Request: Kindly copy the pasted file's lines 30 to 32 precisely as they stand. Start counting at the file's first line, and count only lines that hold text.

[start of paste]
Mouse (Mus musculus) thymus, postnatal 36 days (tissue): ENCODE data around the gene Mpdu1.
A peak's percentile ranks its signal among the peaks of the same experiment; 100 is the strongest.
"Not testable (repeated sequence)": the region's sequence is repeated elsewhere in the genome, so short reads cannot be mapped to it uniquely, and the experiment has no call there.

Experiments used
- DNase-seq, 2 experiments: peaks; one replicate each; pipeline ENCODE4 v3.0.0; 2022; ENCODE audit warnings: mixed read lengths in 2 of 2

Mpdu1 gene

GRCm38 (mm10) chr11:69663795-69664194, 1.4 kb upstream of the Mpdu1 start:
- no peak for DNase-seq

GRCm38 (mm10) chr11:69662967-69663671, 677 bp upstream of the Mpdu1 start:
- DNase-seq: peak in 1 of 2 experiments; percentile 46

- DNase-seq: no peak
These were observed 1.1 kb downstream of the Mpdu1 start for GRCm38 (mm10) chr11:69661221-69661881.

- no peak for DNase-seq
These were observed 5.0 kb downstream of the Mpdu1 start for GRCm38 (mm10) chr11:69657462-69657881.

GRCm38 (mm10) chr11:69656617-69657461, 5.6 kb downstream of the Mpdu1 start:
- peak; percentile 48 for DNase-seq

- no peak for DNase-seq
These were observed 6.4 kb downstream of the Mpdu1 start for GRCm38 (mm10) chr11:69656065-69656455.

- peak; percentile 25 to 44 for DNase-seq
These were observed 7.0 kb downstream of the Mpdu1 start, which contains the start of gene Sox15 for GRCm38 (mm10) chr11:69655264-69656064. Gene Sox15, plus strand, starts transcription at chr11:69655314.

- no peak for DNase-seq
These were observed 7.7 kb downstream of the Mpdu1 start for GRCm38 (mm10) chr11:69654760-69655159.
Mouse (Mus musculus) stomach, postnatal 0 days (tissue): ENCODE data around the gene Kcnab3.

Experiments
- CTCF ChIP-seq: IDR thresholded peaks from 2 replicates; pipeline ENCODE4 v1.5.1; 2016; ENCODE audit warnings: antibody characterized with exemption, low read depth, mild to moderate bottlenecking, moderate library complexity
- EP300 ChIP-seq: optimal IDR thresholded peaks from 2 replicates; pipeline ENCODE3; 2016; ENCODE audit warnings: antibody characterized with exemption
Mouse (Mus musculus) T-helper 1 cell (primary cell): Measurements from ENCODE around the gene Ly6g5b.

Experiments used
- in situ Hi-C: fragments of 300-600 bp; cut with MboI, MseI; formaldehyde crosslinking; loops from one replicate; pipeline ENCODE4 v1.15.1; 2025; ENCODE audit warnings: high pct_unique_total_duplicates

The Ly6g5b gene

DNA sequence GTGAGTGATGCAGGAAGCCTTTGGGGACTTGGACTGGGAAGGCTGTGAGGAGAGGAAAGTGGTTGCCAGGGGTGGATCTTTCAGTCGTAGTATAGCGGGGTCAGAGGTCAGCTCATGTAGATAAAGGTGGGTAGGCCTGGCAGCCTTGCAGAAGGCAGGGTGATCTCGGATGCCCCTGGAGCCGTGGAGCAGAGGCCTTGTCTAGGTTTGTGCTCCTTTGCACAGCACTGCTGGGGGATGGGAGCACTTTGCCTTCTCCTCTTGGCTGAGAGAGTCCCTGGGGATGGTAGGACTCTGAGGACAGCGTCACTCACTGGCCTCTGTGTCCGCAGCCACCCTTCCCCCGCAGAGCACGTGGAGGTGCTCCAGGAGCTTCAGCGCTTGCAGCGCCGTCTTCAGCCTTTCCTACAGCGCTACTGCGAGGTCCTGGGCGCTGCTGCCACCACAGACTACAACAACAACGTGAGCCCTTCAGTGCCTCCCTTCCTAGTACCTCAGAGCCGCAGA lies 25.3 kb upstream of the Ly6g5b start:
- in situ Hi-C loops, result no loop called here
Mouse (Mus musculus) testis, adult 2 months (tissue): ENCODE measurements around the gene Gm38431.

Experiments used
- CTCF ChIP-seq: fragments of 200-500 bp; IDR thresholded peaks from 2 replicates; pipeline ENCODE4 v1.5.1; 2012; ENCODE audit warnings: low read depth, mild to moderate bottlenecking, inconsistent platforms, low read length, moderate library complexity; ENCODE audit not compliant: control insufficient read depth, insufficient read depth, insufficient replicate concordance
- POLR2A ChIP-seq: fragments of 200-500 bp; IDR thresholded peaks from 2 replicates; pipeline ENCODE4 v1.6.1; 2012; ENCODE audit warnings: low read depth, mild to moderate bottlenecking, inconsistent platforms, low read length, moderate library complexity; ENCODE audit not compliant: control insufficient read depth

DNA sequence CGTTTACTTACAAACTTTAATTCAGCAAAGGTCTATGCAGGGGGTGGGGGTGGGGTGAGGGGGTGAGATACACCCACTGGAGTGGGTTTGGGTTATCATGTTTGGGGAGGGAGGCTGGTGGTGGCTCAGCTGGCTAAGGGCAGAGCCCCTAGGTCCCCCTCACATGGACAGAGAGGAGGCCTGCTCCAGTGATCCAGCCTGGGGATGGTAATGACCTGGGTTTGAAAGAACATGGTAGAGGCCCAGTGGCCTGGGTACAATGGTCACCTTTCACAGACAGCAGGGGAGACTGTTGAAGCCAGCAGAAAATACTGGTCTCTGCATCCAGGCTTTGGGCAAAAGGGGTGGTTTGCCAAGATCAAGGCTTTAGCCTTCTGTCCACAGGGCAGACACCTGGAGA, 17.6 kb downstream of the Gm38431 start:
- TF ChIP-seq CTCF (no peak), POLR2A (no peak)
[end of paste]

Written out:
The Ly6g5b gene

DNA sequence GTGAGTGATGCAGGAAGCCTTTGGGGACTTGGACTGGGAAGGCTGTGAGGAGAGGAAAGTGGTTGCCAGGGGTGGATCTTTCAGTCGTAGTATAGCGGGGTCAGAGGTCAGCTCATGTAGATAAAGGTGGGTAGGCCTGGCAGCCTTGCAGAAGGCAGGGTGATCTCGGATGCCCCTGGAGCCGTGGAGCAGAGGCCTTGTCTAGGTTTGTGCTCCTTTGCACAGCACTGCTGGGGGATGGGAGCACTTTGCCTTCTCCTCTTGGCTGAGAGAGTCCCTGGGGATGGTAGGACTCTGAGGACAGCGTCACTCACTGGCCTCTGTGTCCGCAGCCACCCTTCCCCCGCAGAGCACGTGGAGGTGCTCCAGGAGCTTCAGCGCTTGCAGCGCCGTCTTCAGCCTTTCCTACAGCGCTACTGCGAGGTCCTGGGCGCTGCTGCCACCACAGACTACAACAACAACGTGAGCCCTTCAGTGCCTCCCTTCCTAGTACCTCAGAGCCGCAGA lies 25.3 kb upstream of the Ly6g5b start:
- in situ Hi-C loops, result no loop called here